The task of practically assessing such effects is conferred to a permanent system (Committee) of Monitoring of Evaluation, composed of members of the Ministry, the National Institute of Statistics and other actors involved in the policy.       

    The Committee periodically meets to discuss evaluation methods and findings: the details are published once a year in the Annual Report to the Parliament of the Ministry of Economic Development on the policy (disposed by d.l. 179/2012, art. 32.7). The main metrics to be assessed are the impact of the policy on economic growth, employment and innovation.

    RESULTS  :

    Every year, the Ministry issues a detailed report on the progress and the effects of the legislation dedicated to innovative startups. The 2017 edition (fourth overall) of the Annual Report on the Italian Startup Act will be published in December 2017 on the website of the Ministry. (link). The previous issues are available on the same page, both in an Italian and an English version.

    Besides the Annual Report, the results of the policy are constantly monitored through a structured system of reports and other public resources.

    The list of all innovative startups can be publicly accessed on a dedicated website set up by the Italian Chambers of Commerce, . The list is weekly updated, and also includes key information about the economic activity and performances of the company. Slightly more than 8,000 innovative startups were listed in the special section of the Registry of Companies in late October 2017, around 1,500 startups more than on the same date one year before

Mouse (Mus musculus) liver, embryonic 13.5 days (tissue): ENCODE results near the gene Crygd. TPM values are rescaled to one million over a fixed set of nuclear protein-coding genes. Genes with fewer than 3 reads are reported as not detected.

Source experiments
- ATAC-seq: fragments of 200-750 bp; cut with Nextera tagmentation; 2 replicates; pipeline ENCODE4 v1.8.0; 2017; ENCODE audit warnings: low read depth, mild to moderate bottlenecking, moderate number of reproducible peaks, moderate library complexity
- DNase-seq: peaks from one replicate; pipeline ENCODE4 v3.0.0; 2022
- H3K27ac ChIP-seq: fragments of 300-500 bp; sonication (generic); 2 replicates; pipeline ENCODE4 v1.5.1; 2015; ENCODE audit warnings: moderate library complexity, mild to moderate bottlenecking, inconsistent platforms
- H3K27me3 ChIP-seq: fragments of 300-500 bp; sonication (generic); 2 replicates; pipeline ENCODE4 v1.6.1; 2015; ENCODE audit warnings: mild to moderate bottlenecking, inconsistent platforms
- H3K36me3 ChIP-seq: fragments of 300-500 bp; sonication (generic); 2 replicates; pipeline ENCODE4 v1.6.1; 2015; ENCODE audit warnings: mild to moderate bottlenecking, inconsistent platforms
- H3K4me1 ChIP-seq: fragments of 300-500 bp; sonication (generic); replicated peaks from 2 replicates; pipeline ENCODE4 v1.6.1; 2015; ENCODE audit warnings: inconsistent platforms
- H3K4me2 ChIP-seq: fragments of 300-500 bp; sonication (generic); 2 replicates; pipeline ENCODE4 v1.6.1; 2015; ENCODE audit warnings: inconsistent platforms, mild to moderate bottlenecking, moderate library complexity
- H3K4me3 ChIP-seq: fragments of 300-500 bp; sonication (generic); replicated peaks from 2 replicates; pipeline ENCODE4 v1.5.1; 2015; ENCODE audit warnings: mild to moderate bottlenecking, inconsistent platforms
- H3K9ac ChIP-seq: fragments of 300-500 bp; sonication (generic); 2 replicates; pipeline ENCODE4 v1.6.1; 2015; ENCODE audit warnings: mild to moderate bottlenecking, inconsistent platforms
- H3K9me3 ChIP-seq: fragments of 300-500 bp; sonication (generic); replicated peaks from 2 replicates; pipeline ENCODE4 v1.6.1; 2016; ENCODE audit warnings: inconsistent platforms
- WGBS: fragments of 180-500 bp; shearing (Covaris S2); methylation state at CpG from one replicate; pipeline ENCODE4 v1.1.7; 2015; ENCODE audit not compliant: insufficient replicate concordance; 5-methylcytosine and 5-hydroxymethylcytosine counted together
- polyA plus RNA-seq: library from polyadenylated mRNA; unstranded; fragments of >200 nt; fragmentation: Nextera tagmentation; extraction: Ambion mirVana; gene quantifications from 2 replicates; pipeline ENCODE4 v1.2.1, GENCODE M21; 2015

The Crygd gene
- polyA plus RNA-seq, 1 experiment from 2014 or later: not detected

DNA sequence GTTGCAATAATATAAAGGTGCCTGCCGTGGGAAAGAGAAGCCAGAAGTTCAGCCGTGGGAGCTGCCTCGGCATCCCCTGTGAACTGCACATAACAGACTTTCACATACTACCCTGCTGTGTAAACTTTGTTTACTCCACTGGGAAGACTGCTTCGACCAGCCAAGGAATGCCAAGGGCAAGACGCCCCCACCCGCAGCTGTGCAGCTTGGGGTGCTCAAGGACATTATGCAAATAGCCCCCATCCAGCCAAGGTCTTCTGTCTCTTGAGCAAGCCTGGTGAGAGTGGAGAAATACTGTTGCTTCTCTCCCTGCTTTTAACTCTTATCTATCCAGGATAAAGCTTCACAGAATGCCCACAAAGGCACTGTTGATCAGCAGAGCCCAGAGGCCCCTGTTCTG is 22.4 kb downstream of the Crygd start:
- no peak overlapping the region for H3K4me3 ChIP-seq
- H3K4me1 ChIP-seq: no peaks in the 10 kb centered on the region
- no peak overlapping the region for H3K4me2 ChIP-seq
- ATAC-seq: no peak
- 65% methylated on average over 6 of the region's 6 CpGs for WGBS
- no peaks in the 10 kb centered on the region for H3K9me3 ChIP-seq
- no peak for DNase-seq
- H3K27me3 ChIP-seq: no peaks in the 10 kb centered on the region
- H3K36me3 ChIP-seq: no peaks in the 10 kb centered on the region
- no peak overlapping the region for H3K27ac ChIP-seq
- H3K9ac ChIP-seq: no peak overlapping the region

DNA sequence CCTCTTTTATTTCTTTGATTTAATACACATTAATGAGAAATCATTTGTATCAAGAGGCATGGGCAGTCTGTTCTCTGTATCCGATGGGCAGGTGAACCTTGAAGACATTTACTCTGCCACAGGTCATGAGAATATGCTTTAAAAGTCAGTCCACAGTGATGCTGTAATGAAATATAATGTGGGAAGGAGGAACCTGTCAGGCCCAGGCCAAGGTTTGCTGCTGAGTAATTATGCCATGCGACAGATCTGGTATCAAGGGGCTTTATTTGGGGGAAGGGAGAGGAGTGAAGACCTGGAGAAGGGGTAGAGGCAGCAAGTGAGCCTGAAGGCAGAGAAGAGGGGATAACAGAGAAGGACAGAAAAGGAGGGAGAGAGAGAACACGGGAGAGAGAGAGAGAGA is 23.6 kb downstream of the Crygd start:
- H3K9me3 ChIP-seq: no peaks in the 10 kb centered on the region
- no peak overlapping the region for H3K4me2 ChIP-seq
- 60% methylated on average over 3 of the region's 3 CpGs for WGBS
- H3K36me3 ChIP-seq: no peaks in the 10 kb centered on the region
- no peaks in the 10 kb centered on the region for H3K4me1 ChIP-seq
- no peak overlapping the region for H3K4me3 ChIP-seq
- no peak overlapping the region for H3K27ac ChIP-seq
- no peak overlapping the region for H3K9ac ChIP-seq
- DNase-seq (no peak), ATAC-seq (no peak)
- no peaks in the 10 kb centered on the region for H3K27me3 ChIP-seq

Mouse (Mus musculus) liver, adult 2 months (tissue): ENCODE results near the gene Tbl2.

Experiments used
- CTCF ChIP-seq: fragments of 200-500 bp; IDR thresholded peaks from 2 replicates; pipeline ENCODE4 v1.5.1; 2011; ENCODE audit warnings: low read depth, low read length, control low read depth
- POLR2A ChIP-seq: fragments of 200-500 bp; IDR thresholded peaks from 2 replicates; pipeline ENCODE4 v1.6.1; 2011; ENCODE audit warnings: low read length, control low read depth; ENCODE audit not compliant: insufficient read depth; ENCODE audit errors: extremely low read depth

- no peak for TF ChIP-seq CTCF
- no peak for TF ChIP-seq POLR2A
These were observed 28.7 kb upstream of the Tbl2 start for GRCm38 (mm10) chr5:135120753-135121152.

Overall, innovative startups employ approximately 36,000 people: 25,000 registered working shareholders and 11,000 non-shareholder employee. 21.6% of them are composed of a majority of people below 35 years of age, a ratio more than three times higher than other shared capital companies. Gross value of production amounts to € 726 million, about €160,000 on average per company. 

    Innovative startups invest more and have a far higher share of intangible assets than regular shared capital companies; only 43% of them were profitable in 2016, but those that registered a profit vastly over-performed profitable shared capital companies in ROI (0.11 vs 0.03) and value added (33 cents vs 22 per euro).